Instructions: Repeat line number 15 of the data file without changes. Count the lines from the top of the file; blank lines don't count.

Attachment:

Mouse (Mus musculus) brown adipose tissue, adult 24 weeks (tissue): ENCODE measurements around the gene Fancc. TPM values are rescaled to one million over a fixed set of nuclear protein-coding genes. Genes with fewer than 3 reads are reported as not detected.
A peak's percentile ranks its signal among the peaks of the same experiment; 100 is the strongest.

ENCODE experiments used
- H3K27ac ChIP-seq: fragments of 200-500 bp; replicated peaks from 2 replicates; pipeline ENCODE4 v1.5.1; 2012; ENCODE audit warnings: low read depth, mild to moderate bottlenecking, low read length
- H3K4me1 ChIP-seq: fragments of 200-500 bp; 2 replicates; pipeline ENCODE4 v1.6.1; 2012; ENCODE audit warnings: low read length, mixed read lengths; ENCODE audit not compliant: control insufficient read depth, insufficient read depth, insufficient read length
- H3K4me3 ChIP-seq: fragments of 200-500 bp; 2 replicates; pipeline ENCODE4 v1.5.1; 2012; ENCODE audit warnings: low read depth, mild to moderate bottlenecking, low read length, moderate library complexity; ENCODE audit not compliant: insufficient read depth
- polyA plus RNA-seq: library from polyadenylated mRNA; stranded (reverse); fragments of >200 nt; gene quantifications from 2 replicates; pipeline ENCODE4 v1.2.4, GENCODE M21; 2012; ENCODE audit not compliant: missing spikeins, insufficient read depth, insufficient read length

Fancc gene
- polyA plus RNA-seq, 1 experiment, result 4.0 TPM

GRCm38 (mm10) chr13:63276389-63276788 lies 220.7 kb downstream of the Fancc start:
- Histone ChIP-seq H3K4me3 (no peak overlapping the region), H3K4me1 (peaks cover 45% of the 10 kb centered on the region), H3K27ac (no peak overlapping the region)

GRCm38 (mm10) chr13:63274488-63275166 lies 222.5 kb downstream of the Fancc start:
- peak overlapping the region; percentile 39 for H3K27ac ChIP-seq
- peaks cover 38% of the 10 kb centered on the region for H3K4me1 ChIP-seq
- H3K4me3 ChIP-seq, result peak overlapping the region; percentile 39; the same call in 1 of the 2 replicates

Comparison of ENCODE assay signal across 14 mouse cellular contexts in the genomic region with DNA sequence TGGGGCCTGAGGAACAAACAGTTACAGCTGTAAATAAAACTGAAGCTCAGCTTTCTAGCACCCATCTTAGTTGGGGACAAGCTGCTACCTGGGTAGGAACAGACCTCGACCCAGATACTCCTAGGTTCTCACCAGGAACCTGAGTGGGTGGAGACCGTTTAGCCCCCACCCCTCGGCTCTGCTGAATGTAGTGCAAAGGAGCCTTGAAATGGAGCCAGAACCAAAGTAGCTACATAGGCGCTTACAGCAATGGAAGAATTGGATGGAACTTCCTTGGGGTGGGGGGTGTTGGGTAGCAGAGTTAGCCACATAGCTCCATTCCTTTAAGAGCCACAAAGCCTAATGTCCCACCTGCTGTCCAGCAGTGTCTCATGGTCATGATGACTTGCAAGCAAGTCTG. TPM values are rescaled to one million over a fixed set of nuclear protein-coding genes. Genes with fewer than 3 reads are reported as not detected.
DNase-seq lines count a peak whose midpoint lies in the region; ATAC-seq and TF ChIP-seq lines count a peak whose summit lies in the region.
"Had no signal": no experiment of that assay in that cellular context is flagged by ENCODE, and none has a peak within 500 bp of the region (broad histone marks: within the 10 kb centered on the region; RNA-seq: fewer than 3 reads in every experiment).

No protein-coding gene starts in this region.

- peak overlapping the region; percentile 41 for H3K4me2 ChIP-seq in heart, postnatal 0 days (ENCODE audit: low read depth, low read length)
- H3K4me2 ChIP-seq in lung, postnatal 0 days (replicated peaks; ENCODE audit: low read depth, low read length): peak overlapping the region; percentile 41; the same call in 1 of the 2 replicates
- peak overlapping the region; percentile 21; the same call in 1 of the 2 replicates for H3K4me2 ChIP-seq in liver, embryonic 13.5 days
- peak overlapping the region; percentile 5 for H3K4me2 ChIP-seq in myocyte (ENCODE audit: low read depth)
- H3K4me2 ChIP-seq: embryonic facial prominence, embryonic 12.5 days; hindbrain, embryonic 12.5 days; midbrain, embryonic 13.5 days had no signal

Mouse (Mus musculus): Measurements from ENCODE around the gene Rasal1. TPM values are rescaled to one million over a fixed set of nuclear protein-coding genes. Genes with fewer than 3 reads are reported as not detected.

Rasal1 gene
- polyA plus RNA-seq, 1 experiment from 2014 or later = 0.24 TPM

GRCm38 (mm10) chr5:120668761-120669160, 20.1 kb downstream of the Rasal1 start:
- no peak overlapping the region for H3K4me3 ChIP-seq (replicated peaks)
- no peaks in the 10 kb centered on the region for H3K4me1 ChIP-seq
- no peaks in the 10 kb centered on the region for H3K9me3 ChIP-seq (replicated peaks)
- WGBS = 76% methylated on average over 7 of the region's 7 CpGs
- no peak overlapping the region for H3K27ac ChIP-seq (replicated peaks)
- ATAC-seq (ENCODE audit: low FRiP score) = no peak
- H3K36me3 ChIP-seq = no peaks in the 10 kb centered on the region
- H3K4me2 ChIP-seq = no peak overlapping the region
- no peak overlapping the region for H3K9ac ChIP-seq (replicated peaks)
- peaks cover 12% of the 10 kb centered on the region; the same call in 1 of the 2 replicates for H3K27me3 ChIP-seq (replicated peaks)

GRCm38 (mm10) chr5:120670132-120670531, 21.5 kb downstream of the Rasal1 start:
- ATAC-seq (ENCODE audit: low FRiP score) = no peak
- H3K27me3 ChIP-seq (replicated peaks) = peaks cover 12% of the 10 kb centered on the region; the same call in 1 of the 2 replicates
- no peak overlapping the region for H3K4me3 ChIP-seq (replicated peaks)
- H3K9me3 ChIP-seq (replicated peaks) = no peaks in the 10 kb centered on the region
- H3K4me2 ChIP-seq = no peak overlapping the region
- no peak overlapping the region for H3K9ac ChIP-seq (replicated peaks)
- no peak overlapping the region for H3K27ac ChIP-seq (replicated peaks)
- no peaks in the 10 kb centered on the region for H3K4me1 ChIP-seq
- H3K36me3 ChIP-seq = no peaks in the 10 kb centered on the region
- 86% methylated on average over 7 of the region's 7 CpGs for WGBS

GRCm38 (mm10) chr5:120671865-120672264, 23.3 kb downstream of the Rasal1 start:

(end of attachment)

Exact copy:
- H3K4me3 ChIP-seq, result peak overlapping the region; percentile 39; the same call in 1 of the 2 replicates